Revealed: Complete Genome and Genomic Architecture Changes of Andrias davidianus Ranavirus (ADRV)


L: Main symptoms of the diseased Chinese giant salamanders 

R: Dot  plot  comparisons  and  genome  architecture  changes  of  amphibian subgroup  ranaviruses (Image:IHB) 


The Chinese giant salamander Andrias davidianus, is a rarely endangered species and the largest amphibian in the world. It is endemic to China, and was enlisted as a class II protected species. Iridoviruses are important pathogens of the aquatic organisms including fish, amphibians and reptiles, and have been prevalent around the world. There is evidence to suggest that iridoviruses have contributed to the disappearance or decline of wild amphibian species including frog and salamander. Identification and genomic characterization of the iridovirus pathogens is a critical first step in developing strategies to control outbreaks of the disease.  

Prof. Zhang Qi-Ya, Prof. Gui Jian-Fang (Institute of hydrobiology, Chinese Academy of Sciences) and Prof. Hong Yi-Jiang (Nanchang University) recently started a cooperation of studying viral pathogen in Chinese giant salamanders.  Based on the isolation and identification of a novel ranavirus (Andrias davidianus ranavirus, ADRV) from diseased Chinese giant salamanders that exhibited systemic hemorrhage and swelling syndrome, they determined and molecularly characterized its complete genome, and analyzed the significant genome changes between the virus and other ranaviruses.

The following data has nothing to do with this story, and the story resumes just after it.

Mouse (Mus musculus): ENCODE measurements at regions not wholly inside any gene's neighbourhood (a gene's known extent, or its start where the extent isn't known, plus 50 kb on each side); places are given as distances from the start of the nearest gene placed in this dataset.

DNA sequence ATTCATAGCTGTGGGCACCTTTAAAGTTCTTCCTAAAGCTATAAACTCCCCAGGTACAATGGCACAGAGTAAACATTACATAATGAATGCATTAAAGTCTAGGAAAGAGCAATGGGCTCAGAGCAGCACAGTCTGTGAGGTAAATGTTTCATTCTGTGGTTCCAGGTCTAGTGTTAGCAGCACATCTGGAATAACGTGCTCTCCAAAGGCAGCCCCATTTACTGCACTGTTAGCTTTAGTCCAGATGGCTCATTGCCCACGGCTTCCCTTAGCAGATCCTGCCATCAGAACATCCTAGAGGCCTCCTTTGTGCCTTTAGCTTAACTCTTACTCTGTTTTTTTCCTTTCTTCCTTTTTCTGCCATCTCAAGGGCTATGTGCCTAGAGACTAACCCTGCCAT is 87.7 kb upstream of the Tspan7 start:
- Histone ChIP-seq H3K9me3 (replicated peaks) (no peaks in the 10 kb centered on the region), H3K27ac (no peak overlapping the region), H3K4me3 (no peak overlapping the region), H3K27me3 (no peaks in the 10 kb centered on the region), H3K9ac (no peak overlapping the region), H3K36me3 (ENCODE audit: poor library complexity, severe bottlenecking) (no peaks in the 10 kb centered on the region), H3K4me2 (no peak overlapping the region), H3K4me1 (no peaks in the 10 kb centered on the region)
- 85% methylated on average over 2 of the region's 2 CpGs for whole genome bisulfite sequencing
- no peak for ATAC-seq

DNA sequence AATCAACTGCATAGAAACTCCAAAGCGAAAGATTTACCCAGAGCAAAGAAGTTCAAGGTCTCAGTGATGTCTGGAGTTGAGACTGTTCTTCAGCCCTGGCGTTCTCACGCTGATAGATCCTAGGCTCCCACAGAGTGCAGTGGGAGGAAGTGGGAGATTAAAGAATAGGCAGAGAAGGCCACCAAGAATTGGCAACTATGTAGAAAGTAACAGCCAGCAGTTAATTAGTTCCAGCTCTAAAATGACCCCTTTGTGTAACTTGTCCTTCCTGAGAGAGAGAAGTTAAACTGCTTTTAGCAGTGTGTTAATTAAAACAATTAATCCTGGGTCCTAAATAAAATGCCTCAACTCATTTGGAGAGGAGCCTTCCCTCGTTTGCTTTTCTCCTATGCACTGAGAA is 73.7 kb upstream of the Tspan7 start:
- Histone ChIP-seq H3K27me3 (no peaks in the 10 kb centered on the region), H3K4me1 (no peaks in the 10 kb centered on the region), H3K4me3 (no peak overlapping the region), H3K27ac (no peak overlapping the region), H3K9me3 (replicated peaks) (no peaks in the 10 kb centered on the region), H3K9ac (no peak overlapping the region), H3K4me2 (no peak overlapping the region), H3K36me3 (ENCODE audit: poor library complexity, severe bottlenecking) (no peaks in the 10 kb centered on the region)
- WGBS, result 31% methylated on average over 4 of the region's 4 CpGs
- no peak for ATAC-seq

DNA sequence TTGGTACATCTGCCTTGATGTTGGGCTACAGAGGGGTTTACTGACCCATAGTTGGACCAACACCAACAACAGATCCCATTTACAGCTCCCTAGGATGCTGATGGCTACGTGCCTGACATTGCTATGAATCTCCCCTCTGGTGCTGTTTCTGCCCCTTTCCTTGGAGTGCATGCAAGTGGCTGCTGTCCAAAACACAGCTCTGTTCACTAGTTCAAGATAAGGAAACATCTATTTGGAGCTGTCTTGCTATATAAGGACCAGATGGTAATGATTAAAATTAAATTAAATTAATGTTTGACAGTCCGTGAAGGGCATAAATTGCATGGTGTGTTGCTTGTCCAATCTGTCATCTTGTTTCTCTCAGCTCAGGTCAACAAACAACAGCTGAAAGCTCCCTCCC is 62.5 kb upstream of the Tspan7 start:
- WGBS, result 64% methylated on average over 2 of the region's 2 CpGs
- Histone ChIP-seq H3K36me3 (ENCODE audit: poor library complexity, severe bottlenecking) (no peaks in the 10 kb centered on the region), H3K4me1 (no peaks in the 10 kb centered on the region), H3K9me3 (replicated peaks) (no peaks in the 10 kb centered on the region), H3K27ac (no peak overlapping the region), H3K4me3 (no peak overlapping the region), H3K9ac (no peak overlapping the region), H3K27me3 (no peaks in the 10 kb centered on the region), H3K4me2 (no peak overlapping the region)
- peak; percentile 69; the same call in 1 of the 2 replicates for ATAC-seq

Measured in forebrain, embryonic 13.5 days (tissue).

The complete nucleotide sequence of ADRV consists of 106,734 bp and contains 101 open reading frames (ORFs). Based on sequence homology to other characterized proteins, 26 ORFs were identified as iridovirus core genes, 24 ORFs as ranavirus-specific genes and 11 ORFs as amphibian subgroup-specific genes.  

In addition, several variable major genes, such as duplicate US22 family-like genes, viral eukaryotic translation initiation factor 2 alpha gene and novel 75L gene with both motifs of nuclear localization signal (NLS) and nuclear export signal (NES), were predicted to contribute to pathogen virulence, host susceptibility and interspecies transmission.  

This is the first report describing the complete sequence and molecular characterization of ranavirus isolate from Chinese giant salamander. These findings will greatly facilitate the understanding of the epidemiology of ADRV in Chinese giant salamanders and the evolutionary emergence of ranaviruses, and also provide useful information for developing strategies to prevent and control of ranavirus diseases in amphibians.   

This work was supported by grants from the National Major Basic Research Program, National Natural Science Foundation of China, Program of the Chinese Academy of Sciences, and Key Projects in the National Science and Technology Pillar Program during the Twelfth Five-Year Plan Period.  

It was mainly performed by Dr. Chen Zhong-Yuan, and Prof. Zhang Qi-Ya was the corresponding author. The results have been published online in Vetrinary Research entitled "Genome architecture changes and major gene variations of Andrias davidianus ranavirus (ADRV)" (